Knoxville, TN (2017-07-12) A former inmate has filed a class-action lawsuit against Sheriff Ronnie Phillips and Scott County, claiming he and others were exposed to and contracted tuberculosis while incarcerated in the Scott County Jail.
On June 1, 2017, former inmate Jesse Perry filed a class-action lawsuit against Sheriff Ronnie Phillips and Scott County claiming the negligence of jail personnel and egregious jail protocols led to him contracting tuberculosis (TB) while he was being held in the Scott County Jail while awaiting trial in 2016. According to the ten-page complaint filed by Knoxville attorney Ursula Bailey, Perry and other inmates were exposed to the contagion when an inmate carrying the infection was introduced to the general male population. At that time, the dormitory-style cell where Perry was being held allegedly housed about 40 prisoners.
In the complaint, Perry claims that an unidentified male inmate, referred to in the document only as Inmate X, told him he had TB. Inmate X, states the document, allegedly shared that information with jail personnel, who allegedly did nothing about it. Perry further claims that Phillips had established cost-cutting protocols that led to inmates being housed at the jail without being properly screened.
When he was jailed on a probation violation on June 5, 2016, Perry claimed he did not have TB; a claim he said was supported by a clean bill of health he received when released from another correctional institution shortly before being placed in the local Jail. By the time he was sentenced in mid-September, Perry claimed he was diagnosed with a latent form of the disease, which was found by medical personnel who screened him prior to him being placed in general population at a state penitentiary.
While at the Scott County Jail, Perry claimed that Inmate X coughed a lot. TB is a contagious disease, but is difficult to catch. The germ grows slowly, meaning a person must typically spend a lot of time around an infected person before contracting the infection. Transfer of the germ is generally through the air, when the infected person coughs or sneezes. Because of its slow growth, the germ is generally not transferred via contact, such as a handshake, or eating or drinking after the infected person.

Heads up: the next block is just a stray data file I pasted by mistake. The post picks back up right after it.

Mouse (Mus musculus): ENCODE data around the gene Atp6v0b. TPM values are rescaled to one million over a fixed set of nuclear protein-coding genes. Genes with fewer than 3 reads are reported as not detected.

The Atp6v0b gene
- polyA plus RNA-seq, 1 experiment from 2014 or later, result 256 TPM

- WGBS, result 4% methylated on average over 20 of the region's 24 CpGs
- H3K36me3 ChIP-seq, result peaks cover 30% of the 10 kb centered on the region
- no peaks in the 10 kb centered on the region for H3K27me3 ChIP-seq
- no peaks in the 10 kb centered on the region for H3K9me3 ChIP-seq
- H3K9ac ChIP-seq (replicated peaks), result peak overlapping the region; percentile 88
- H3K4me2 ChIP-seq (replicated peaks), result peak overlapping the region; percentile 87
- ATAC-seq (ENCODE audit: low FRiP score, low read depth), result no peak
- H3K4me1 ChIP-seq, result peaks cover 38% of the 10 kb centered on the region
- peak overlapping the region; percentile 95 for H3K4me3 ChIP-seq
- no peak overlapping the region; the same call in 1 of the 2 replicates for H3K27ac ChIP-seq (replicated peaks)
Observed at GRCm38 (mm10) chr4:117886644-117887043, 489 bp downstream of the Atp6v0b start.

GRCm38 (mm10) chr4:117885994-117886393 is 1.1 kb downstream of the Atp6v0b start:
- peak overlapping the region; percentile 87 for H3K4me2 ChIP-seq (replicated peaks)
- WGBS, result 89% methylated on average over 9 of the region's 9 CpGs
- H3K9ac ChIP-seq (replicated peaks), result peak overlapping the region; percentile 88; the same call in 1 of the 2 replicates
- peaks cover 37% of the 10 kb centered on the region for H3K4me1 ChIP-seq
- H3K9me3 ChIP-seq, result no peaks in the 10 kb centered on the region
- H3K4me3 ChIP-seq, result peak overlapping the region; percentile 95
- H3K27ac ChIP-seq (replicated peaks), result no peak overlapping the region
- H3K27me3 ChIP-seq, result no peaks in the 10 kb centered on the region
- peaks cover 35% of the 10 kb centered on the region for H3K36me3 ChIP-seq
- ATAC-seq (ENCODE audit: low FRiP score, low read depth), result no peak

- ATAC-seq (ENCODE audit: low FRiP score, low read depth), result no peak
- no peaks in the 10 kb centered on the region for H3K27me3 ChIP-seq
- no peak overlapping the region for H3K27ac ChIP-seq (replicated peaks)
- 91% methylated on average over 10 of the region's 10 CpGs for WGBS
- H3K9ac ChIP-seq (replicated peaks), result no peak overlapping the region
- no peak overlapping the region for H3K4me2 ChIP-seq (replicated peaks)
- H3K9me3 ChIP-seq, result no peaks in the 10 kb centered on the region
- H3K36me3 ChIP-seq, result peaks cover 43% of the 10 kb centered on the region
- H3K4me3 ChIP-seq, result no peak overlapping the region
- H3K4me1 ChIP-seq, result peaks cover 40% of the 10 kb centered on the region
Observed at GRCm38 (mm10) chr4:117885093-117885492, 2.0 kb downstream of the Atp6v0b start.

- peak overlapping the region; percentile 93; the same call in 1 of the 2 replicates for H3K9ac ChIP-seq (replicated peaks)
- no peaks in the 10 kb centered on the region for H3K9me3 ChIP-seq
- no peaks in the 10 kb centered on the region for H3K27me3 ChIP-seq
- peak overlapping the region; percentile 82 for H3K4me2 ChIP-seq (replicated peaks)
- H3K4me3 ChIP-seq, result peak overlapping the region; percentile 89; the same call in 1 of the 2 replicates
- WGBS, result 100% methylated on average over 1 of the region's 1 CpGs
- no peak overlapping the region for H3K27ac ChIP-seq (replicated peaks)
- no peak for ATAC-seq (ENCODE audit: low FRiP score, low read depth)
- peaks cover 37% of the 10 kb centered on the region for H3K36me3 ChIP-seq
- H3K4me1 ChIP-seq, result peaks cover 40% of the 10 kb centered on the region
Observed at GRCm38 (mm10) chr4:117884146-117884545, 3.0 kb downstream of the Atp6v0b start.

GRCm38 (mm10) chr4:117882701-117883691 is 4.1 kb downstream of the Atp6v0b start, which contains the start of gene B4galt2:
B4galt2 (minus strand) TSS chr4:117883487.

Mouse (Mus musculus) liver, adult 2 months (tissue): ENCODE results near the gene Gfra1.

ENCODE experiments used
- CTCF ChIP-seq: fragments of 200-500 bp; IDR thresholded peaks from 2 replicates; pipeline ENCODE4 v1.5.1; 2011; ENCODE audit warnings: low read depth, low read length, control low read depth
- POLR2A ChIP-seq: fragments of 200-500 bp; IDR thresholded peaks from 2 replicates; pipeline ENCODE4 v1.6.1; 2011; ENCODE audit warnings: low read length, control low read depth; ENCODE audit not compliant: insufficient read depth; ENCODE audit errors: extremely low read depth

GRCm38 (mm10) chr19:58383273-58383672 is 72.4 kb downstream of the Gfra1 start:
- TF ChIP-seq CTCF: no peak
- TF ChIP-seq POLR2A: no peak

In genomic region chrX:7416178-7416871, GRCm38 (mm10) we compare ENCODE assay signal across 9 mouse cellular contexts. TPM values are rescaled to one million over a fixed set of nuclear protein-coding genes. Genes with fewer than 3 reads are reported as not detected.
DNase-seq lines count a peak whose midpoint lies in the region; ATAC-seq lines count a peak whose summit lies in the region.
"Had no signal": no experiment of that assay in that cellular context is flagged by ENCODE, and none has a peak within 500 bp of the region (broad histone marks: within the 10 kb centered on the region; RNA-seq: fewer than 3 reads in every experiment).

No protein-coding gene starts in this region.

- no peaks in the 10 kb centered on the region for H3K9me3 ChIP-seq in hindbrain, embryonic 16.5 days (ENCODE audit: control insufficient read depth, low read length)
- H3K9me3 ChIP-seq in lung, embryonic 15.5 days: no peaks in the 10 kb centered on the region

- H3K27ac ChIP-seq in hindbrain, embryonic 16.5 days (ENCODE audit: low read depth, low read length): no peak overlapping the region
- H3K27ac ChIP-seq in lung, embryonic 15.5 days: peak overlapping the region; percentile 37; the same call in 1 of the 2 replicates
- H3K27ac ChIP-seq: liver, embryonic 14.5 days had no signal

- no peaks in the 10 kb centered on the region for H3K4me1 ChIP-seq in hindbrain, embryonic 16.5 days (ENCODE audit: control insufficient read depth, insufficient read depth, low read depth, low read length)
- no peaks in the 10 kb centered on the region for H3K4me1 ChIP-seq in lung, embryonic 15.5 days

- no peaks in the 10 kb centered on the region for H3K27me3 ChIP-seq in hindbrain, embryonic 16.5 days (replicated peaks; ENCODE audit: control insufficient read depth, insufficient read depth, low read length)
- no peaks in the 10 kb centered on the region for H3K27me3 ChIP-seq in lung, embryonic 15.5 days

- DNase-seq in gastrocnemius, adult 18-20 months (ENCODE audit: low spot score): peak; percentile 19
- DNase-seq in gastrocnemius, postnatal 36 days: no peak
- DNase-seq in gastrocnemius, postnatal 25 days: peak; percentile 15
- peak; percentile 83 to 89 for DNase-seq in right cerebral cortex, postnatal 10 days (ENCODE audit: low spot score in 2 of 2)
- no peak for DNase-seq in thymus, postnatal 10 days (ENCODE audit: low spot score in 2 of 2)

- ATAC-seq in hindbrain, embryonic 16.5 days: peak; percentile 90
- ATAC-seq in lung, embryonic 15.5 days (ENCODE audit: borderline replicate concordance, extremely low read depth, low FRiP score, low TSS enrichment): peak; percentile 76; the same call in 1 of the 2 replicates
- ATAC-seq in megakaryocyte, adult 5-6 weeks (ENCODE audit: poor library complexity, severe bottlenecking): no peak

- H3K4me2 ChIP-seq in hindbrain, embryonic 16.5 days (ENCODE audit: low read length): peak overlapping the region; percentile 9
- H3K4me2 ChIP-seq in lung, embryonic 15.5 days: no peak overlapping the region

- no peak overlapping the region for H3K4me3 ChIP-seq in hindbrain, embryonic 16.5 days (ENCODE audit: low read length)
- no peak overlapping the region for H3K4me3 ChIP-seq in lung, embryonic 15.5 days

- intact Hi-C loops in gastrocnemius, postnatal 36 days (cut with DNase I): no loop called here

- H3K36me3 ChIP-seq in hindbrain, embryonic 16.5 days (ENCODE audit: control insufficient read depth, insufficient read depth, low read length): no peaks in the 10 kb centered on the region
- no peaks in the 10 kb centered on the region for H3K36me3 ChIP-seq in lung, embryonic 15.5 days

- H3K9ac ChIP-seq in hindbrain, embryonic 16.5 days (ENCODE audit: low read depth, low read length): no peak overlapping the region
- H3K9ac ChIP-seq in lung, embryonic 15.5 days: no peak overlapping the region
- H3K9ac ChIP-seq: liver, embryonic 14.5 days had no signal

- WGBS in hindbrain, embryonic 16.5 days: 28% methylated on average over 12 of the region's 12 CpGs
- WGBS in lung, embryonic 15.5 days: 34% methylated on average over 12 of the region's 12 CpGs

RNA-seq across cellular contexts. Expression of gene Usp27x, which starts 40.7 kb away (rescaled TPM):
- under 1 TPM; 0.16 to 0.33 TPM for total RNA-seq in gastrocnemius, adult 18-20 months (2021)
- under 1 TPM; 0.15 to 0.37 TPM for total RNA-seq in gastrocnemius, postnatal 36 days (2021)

Since contracting the disease, Perry reportedly has undergone nine months of medical treatment for it. He will also have to be tested annually for the disease.
In his lawsuit, Perry claimed that the Sheriff and County had failed to provide qualified medical personnel to properly screen incoming prisoners for medical conditions, including diseases. He further claimed that jail officials failed to properly screen inmates before placing them in the general population. Perry asserts that Inmate X was never screened before being housed in the jail.
Unlike other cases in the past, Perry has filed a class action suit, representing the interest of other inmates that were likewise housed with the infected prisoner. In his complaint, Perry claims that a least one other inmate had contracted the disease.
Perry is seeking class action certification for his complaint, along with compensatory and punitive damages in an amount to be determined at trial.